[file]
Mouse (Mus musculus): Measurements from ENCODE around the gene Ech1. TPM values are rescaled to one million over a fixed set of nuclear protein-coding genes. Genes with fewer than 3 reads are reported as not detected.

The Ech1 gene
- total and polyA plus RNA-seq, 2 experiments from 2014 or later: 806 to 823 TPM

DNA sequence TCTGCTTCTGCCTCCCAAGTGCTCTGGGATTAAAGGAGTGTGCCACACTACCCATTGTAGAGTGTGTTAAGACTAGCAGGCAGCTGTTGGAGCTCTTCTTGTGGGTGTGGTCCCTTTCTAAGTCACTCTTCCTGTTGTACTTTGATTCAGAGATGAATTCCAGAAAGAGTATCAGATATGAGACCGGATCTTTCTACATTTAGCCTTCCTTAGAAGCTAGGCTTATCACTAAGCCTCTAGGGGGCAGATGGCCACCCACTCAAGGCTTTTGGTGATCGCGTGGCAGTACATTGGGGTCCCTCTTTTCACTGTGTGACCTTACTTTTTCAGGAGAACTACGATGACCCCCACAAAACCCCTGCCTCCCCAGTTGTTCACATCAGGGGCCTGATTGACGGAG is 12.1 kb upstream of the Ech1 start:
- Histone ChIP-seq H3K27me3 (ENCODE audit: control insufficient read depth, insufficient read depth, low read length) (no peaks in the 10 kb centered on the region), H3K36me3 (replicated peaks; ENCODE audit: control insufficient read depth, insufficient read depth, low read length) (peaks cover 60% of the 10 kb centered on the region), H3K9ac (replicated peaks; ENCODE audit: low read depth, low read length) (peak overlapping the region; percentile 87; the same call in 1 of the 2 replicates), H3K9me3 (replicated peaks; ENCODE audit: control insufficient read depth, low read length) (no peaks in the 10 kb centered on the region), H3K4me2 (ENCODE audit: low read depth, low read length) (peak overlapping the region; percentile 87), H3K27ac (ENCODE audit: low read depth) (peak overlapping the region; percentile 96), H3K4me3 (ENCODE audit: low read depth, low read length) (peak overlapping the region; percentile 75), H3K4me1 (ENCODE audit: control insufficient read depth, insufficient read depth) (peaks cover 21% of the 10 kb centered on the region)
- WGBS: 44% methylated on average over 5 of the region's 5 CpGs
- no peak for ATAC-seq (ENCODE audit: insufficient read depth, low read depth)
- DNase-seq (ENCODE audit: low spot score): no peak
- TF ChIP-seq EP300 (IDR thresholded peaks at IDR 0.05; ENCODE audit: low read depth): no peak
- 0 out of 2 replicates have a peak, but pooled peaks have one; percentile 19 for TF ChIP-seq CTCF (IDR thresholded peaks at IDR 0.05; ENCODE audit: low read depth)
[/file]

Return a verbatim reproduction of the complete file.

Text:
Mouse (Mus musculus): Measurements from ENCODE around the gene Ech1. TPM values are rescaled to one million over a fixed set of nuclear protein-coding genes. Genes with fewer than 3 reads are reported as not detected.

The Ech1 gene
- total and polyA plus RNA-seq, 2 experiments from 2014 or later: 806 to 823 TPM

DNA sequence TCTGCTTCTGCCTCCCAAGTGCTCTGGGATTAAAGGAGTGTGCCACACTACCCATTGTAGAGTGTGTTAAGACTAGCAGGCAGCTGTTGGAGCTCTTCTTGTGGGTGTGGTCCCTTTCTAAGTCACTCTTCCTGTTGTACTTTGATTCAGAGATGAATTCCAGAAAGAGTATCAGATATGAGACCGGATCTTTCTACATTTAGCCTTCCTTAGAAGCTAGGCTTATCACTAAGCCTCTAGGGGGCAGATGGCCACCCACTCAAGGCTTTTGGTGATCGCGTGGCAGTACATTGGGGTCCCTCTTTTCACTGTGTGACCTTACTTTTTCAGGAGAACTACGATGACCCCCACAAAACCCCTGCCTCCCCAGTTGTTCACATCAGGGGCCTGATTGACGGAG is 12.1 kb upstream of the Ech1 start:
- Histone ChIP-seq H3K27me3 (ENCODE audit: control insufficient read depth, insufficient read depth, low read length) (no peaks in the 10 kb centered on the region), H3K36me3 (replicated peaks; ENCODE audit: control insufficient read depth, insufficient read depth, low read length) (peaks cover 60% of the 10 kb centered on the region), H3K9ac (replicated peaks; ENCODE audit: low read depth, low read length) (peak overlapping the region; percentile 87; the same call in 1 of the 2 replicates), H3K9me3 (replicated peaks; ENCODE audit: control insufficient read depth, low read length) (no peaks in the 10 kb centered on the region), H3K4me2 (ENCODE audit: low read depth, low read length) (peak overlapping the region; percentile 87), H3K27ac (ENCODE audit: low read depth) (peak overlapping the region; percentile 96), H3K4me3 (ENCODE audit: low read depth, low read length) (peak overlapping the region; percentile 75), H3K4me1 (ENCODE audit: control insufficient read depth, insufficient read depth) (peaks cover 21% of the 10 kb centered on the region)
- WGBS: 44% methylated on average over 5 of the region's 5 CpGs
- no peak for ATAC-seq (ENCODE audit: insufficient read depth, low read depth)
- DNase-seq (ENCODE audit: low spot score): no peak
- TF ChIP-seq EP300 (IDR thresholded peaks at IDR 0.05; ENCODE audit: low read depth): no peak
- 0 out of 2 replicates have a peak, but pooled peaks have one; percentile 19 for TF ChIP-seq CTCF (IDR thresholded peaks at IDR 0.05; ENCODE audit: low read depth)